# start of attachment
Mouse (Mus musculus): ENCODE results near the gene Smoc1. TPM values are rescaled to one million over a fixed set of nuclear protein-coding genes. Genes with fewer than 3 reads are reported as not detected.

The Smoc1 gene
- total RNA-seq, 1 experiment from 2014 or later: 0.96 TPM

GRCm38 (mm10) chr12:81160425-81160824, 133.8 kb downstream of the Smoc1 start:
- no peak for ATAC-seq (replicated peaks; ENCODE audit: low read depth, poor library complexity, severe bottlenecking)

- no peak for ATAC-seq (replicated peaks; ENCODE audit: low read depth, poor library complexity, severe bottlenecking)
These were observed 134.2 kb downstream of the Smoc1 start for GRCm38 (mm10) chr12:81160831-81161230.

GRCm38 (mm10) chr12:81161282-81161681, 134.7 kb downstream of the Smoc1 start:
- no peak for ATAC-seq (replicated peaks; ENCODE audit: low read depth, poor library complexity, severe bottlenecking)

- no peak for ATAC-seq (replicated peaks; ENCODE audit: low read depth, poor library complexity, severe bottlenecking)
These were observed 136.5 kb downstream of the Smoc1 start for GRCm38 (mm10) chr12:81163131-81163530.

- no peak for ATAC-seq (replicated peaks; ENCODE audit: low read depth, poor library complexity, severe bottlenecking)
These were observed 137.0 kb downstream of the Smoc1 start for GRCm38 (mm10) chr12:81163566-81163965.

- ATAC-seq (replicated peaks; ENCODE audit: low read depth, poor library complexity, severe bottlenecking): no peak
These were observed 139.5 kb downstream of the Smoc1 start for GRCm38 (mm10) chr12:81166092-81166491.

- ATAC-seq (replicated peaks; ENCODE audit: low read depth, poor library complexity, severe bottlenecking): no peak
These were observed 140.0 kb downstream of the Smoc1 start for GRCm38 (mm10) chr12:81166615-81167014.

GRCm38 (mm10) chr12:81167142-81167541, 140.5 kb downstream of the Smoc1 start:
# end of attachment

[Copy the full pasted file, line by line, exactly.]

Mouse (Mus musculus): ENCODE results near the gene Smoc1. TPM values are rescaled to one million over a fixed set of nuclear protein-coding genes. Genes with fewer than 3 reads are reported as not detected.

The Smoc1 gene
- total RNA-seq, 1 experiment from 2014 or later: 0.96 TPM

GRCm38 (mm10) chr12:81160425-81160824, 133.8 kb downstream of the Smoc1 start:
- no peak for ATAC-seq (replicated peaks; ENCODE audit: low read depth, poor library complexity, severe bottlenecking)

- no peak for ATAC-seq (replicated peaks; ENCODE audit: low read depth, poor library complexity, severe bottlenecking)
These were observed 134.2 kb downstream of the Smoc1 start for GRCm38 (mm10) chr12:81160831-81161230.

GRCm38 (mm10) chr12:81161282-81161681, 134.7 kb downstream of the Smoc1 start:
- no peak for ATAC-seq (replicated peaks; ENCODE audit: low read depth, poor library complexity, severe bottlenecking)

- no peak for ATAC-seq (replicated peaks; ENCODE audit: low read depth, poor library complexity, severe bottlenecking)
These were observed 136.5 kb downstream of the Smoc1 start for GRCm38 (mm10) chr12:81163131-81163530.

- no peak for ATAC-seq (replicated peaks; ENCODE audit: low read depth, poor library complexity, severe bottlenecking)
These were observed 137.0 kb downstream of the Smoc1 start for GRCm38 (mm10) chr12:81163566-81163965.

- ATAC-seq (replicated peaks; ENCODE audit: low read depth, poor library complexity, severe bottlenecking): no peak
These were observed 139.5 kb downstream of the Smoc1 start for GRCm38 (mm10) chr12:81166092-81166491.

- ATAC-seq (replicated peaks; ENCODE audit: low read depth, poor library complexity, severe bottlenecking): no peak
These were observed 140.0 kb downstream of the Smoc1 start for GRCm38 (mm10) chr12:81166615-81167014.

GRCm38 (mm10) chr12:81167142-81167541, 140.5 kb downstream of the Smoc1 start: